Not logged in
Log in now
Create an account
Subscribe to LWN
Pencil, Pencil, and Pencil
Dividing the Linux desktop
LWN.net Weekly Edition for June 13, 2013
A report from pgCon 2013
Little things that matter in language design
It works differently in btrfs than xfs and ext4 because fsyncs go through a special logging mechanism, and so an fsync on one file won't have to wait for the rename flush on any other files in the FS.
I'll go ahead and queue this patch for 2.6.30.
Ts'o: Delayed allocation and the zero-length file problem
Posted Mar 16, 2009 8:38 UTC (Mon) by njs (guest, #40338)
I'm curious what I'm missing...
Posted Mar 16, 2009 10:46 UTC (Mon) by forthy (guest, #1525)
I'm curious, too. I thought btrfs did it right, by being COW-logging
of data&metadata and having data=ordered mandatory, with all the
explication in the FAQ that make complete sense (correct checksums in the
metadata also mean correct data). Now Chris Mason tells us he didn't? Ok,
this will be fixed in 2.6.30, and for now, we all don't expect that btrfs
is perfect. We expect bugs to be fixed; and that's going on well.
IMHO a robust file system should preserve data operation ordering, so
that a file system after a crash follows the same consistency semantics
as during operation (and during operation, POSIX is clear about
consistency). Delaying metadata updates until all data is committed to
disk at the update points should actually speed things up, not slow them
down, since there is an opportunity to coalesce several metadata updates
into single writes without seeks (delayed inode allocation e.g. can
allocate all new inodes into a single consecutive block, delayed
directory name allocation all new names into consecutive data, as
Posted Mar 16, 2009 16:50 UTC (Mon) by masoncl (subscriber, #47138)
This means the transaction commit doesn't have to wait for the data blocks because the metadata for the file extents always reflects extents that are actually on disk.
When you rename one file over another, the destination file is atomically replaced with the new file. The new file is fully consistent with the data that has already been written, which in the worst case means it has a size of zero after a crash.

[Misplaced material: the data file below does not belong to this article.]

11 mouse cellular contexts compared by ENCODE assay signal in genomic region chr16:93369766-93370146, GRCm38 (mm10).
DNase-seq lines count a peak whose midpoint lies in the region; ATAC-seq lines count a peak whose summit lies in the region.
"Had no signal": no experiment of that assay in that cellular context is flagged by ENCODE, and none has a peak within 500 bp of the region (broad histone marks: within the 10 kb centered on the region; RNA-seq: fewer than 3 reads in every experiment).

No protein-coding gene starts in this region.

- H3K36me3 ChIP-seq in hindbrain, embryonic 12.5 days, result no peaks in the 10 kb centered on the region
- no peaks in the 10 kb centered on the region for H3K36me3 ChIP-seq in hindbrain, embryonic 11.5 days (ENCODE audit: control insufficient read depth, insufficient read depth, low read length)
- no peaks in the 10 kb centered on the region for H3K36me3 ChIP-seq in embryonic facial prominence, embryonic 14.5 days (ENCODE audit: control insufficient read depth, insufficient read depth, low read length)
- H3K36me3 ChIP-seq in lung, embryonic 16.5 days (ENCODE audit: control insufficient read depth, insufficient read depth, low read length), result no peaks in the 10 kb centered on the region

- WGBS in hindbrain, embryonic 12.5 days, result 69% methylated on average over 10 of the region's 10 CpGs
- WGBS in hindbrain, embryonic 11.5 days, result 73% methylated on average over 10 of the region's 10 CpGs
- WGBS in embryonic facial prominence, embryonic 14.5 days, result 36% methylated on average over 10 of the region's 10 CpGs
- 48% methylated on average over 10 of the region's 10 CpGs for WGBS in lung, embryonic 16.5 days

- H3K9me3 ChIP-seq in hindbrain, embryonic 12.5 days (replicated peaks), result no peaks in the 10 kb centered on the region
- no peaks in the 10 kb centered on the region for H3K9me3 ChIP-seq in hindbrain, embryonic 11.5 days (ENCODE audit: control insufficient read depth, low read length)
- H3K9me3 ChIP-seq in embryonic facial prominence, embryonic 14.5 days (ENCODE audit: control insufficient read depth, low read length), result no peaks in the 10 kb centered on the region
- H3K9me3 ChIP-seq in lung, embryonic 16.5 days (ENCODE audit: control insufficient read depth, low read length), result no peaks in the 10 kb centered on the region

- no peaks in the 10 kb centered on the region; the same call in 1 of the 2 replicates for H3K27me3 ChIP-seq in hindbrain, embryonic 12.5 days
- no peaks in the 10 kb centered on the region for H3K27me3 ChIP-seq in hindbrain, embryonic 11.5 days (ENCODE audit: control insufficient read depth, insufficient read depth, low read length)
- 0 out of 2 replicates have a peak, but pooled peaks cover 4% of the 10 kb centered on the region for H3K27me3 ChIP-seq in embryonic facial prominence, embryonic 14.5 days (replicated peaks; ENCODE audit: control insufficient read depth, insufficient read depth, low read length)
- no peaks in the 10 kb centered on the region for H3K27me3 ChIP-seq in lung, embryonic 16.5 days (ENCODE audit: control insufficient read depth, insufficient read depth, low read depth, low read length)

I hope that made some kind of sense. At any rate, 2.6.30 will have patches that make the rename case work similar to the way ext3 does today. Files that have been through rename will get flushed before the commit is finalized (+/- some optimizations to skip it for destination files that were from the current transaction).
Posted Mar 16, 2009 21:23 UTC (Mon) by njs (guest, #40338)
Posted Mar 16, 2009 22:51 UTC (Mon) by masoncl (subscriber, #47138)
Without data=ordered, after a crash the file could have garbage in it, or bits of old files that had been deleted.
Posted Mar 16, 2009 22:56 UTC (Mon) by njs (guest, #40338)
Posted Apr 7, 2009 22:27 UTC (Tue) by pgoetz (subscriber, #4931)
Sorry this doesn't make any sense. Atomicity in this context means that when executing a rename, you always get either the old data (exactly) or the new data. Your worst case scenario -- a size of zero after crash -- precisely violates atomicity.
For the record, the first 2 paragraphs are equally mysterious: "This means the transaction commit doesn't have to wait for the data blocks...". Um, is the data ordered or not? If you commit the transaction -- i.e. update the metadata before the data blocks are committed, then the operations are occurring out of order and ext4 open-write-close-rename mayhem ensues.
Copyright © 2013, Eklektix, Inc.
Comments and public postings are copyrighted by their creators.
Linux is a registered trademark of Linus Torvalds